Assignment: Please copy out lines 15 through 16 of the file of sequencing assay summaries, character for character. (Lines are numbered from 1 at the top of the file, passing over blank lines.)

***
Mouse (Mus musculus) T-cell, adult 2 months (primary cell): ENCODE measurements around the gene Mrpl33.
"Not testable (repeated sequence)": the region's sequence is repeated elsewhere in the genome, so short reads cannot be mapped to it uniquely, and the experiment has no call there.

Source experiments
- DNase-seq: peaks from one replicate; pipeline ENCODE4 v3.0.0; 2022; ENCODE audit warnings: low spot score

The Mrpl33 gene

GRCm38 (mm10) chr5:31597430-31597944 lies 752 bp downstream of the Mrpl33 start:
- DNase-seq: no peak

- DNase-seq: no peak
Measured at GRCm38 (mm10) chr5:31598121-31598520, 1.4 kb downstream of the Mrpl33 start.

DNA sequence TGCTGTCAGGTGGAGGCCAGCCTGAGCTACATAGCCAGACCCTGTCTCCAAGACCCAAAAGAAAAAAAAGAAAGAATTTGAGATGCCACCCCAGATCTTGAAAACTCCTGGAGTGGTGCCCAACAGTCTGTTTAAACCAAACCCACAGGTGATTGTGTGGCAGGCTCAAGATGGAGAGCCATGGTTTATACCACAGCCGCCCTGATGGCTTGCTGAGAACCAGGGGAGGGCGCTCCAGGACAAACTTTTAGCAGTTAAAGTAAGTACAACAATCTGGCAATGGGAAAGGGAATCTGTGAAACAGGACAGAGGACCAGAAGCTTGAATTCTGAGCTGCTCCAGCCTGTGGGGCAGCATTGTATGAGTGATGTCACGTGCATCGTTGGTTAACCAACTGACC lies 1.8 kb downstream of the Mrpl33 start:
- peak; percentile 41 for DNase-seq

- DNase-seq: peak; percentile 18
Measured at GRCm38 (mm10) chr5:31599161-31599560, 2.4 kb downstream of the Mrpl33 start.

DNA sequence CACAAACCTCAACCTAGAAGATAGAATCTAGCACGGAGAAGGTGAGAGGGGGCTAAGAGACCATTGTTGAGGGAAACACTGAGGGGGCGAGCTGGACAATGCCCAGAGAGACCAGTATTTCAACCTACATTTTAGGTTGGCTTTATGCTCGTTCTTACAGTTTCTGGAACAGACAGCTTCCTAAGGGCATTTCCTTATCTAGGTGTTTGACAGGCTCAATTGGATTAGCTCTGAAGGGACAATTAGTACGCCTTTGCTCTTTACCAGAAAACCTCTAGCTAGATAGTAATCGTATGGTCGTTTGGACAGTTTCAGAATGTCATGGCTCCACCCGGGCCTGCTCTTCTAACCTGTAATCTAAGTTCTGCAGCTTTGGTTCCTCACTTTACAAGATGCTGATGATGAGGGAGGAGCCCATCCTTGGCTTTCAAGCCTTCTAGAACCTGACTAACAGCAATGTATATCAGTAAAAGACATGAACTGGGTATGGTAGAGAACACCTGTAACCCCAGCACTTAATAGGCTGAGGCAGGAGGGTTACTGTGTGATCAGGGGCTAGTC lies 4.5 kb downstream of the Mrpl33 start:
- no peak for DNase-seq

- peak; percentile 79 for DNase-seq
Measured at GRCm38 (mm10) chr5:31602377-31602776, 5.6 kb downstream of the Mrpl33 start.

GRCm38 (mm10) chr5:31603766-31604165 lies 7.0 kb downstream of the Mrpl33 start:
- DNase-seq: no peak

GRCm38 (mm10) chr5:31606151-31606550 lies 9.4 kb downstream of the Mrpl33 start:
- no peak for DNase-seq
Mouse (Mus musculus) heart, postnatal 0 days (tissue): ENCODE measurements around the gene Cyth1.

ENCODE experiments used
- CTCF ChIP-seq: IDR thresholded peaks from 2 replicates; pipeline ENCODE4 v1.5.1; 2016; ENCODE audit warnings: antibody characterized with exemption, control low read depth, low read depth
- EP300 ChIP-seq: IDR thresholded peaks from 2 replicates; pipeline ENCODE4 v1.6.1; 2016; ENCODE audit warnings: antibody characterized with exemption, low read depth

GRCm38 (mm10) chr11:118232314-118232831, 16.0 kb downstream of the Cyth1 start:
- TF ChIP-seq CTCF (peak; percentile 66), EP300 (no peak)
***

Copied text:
- no peak for DNase-seq

- peak; percentile 79 for DNase-seq